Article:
If your company is getting an ERP (Enterprise Resource Planning), here’s a quick FAQ to better understand this solution and learn more how it will help your company do the business better.
What is ERP?
ERP is a software system designed to help companies manage the key components of their businesses. The systems are usually tied to a relational database that collects transactional business information and sorts it into data tables. This data automatically organized and allow users to quickly pull the desired information from system for faster analysis.
What are some of the most common modules found in an ERP system?
ERP systems are known for harboring a very wide range of modules. These modules support functionality from one end of the business to the other IT system. Every ERP vendor — Microsoft, SAP, Oracle, Infor, Epicor, and others — offers their own idea of a standard system, but there are some modules that appear in nearly every suite. These include modules for customer relationship management (CRM), human resources (HR) and human capital management (HCM), financial management and accounts payable, product lifecycle management (PLM), project management, order management, asset management, inventory management and, in systems that support manufacturing organizations, supply chain management (SCM) and warehouse management. Smaller ERP vendors usually offer more specialized systems that are targeted toward specific industry verticals.
Is ERP always an in-house system?
No. One of the most popular alternatives to in-house ERP is Software as a Service, or cloud ERP, where customers make use of on-demand technology that is hosted and maintained by an outside provider. The cloud model is particularly attractive to small and midsize companies that lack the IT funds and staff needed to keep up with a complex internal system. Cloud also offers more flexibility, as customers can often pick and choose which functionality they want, instead of paying for modules they don’t intend to use. While Two-tier ERP is also an alternative to a single in-house system. Under the two-tier model, a business will use one large ERP implementation that spans the entire company, while also using smaller ERP implementations to serve the needs of individual business units. This model is useful for companies with many separate plants, divisions or branches across located across the country or the globe. Two-tier ERP may be comprised of two in-house systems or, increasingly, one in-house system and one cloud ERP service.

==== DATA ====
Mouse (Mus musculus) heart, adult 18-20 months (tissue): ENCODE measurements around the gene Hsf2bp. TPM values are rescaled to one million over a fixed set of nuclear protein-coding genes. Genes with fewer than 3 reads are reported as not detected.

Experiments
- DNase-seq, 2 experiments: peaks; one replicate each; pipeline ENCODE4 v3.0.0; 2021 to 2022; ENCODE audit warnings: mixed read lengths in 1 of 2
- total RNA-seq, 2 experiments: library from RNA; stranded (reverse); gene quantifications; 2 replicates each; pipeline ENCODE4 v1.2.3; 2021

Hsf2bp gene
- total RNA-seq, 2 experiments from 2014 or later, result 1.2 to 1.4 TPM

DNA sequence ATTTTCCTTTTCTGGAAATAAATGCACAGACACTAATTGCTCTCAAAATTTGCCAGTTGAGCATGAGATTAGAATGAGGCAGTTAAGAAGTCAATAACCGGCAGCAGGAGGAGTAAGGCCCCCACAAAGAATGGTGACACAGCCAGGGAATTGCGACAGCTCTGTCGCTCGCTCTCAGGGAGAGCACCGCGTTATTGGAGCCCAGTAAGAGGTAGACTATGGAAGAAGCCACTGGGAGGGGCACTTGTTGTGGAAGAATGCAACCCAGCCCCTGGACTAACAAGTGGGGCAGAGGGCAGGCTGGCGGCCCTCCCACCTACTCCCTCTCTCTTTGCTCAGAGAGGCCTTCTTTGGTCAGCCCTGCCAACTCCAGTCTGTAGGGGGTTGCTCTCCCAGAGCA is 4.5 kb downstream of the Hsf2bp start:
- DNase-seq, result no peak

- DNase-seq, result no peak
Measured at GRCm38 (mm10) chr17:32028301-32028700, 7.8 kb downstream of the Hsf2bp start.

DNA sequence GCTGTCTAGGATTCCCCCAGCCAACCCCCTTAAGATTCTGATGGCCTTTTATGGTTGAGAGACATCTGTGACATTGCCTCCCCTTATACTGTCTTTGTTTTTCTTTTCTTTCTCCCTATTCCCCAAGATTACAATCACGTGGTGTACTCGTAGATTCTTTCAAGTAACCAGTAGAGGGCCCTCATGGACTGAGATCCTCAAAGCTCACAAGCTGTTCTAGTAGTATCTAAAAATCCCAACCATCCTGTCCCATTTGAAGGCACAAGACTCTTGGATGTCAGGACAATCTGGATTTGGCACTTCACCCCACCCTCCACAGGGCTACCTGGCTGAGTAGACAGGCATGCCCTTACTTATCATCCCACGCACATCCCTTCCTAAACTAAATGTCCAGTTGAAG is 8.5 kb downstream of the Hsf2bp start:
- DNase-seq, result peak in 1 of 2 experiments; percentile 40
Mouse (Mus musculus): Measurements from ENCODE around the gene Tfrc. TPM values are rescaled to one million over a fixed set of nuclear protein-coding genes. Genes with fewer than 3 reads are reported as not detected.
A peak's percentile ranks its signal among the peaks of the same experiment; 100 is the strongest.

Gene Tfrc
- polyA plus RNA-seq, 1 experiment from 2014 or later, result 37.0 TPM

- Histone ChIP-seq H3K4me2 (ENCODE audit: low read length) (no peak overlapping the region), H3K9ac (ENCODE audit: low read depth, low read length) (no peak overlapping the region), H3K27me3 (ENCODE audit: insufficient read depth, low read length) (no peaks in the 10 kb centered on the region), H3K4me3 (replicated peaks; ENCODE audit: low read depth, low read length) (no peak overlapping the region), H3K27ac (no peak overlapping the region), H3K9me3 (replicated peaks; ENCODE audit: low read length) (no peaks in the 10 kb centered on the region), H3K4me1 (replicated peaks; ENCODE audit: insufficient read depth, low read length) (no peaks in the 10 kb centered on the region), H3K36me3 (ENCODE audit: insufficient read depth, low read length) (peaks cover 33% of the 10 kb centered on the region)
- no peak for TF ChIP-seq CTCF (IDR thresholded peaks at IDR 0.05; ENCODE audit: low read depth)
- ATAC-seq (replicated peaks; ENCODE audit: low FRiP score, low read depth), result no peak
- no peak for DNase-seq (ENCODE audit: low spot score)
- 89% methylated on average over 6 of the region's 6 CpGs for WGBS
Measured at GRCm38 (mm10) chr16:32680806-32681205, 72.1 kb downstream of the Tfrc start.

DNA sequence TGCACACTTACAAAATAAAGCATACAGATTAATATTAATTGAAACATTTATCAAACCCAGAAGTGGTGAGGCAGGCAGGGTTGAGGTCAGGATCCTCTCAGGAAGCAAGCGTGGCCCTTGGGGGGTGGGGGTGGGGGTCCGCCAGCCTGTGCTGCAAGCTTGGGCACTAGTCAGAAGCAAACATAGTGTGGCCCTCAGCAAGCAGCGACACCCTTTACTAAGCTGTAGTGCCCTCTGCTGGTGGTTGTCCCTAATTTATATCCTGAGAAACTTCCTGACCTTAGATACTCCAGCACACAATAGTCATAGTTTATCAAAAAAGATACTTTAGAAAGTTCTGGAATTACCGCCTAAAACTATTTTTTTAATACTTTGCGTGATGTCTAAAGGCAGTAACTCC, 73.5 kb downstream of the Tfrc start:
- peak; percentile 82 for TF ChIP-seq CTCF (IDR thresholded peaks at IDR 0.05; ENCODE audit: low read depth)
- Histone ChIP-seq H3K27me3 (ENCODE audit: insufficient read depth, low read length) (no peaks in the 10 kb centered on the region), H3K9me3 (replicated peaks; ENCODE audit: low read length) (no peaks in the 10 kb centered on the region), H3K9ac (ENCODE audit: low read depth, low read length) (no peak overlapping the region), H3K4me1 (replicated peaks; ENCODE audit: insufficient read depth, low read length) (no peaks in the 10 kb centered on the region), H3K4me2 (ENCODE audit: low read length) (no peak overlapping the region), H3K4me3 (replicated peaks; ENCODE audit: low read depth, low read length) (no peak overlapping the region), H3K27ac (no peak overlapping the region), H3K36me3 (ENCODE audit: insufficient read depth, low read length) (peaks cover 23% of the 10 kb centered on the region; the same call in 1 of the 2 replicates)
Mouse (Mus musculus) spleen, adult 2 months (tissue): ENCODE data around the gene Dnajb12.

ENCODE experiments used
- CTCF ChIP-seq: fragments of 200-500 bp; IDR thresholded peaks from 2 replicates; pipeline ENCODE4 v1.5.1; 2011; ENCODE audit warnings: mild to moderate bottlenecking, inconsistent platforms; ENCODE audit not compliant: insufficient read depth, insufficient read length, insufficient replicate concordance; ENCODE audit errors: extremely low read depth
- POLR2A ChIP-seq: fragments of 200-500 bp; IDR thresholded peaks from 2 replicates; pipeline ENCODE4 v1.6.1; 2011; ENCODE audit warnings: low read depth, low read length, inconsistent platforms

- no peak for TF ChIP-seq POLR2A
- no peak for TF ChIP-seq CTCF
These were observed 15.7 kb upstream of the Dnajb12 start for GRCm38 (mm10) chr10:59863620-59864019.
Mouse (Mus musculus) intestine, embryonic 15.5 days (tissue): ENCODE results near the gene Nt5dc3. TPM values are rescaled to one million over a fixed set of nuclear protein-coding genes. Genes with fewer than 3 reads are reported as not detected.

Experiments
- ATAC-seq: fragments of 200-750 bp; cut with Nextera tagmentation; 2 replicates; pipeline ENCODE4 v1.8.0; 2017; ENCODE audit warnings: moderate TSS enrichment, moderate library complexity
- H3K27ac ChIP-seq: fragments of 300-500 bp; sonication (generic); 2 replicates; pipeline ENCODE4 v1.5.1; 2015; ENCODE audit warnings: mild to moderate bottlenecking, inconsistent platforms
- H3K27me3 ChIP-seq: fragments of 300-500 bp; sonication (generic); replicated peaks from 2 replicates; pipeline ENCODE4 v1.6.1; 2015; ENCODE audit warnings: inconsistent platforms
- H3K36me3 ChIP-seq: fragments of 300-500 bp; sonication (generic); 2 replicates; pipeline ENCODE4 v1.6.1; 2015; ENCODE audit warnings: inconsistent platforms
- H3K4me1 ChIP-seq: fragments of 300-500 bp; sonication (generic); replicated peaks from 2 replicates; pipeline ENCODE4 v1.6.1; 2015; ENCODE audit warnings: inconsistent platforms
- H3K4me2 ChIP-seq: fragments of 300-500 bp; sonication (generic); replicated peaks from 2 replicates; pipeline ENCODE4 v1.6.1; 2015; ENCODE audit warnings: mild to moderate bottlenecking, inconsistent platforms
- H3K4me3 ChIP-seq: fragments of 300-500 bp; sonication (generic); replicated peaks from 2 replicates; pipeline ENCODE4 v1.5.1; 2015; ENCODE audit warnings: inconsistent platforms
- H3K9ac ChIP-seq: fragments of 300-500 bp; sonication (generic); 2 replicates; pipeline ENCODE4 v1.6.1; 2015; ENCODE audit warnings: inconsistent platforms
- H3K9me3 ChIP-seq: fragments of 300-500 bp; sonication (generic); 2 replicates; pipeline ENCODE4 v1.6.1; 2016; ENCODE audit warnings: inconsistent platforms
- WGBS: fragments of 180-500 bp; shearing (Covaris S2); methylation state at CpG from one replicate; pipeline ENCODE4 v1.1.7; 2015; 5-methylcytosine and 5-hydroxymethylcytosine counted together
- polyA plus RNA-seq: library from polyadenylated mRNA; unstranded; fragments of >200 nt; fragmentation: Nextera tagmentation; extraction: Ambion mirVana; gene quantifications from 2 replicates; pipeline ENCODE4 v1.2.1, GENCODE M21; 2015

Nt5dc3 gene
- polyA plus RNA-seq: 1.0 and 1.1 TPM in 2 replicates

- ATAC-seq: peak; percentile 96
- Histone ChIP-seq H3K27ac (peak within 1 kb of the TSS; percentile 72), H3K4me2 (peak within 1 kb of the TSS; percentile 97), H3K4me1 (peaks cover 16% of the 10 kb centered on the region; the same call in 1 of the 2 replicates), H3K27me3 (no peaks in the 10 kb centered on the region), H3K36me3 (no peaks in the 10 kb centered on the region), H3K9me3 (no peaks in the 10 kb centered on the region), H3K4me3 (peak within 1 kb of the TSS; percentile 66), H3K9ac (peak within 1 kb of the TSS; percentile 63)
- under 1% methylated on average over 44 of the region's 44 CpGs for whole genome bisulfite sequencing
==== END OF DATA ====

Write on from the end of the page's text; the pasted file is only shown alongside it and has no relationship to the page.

How is ERP different from MRP?
Material Requirements Planning or MRP was singularly focused on the inventory side of manufacturing. The purpose of an MRP system was to keep track of what parts were needed to complete certain products, when the parts should be ordered to keep up with production and the amount of stock that always needed to be available in the warehouse. Material resource planning, or MRP II, was created to fill these information gaps. It was from this growing demand for more advanced business information that ERP was born.
Is choosing an ERP system difficult?
ERP software selection doesn’t have to be difficult, but it is always an important decision that will have a major impact on the business. Companies should be sure to clearly define goals and requirements before beginning to explore vendor options.
It’s critical to understand the importance of thorough ERP training before, during and after an implementation. If you’re looking for a partner that can provide you the Software to meet your business’ requirement, Hilsoft Inc is a team of specialists and software engineers who can deliver the best software product and service using their cutting-edge technologies and employing the best software methodologies.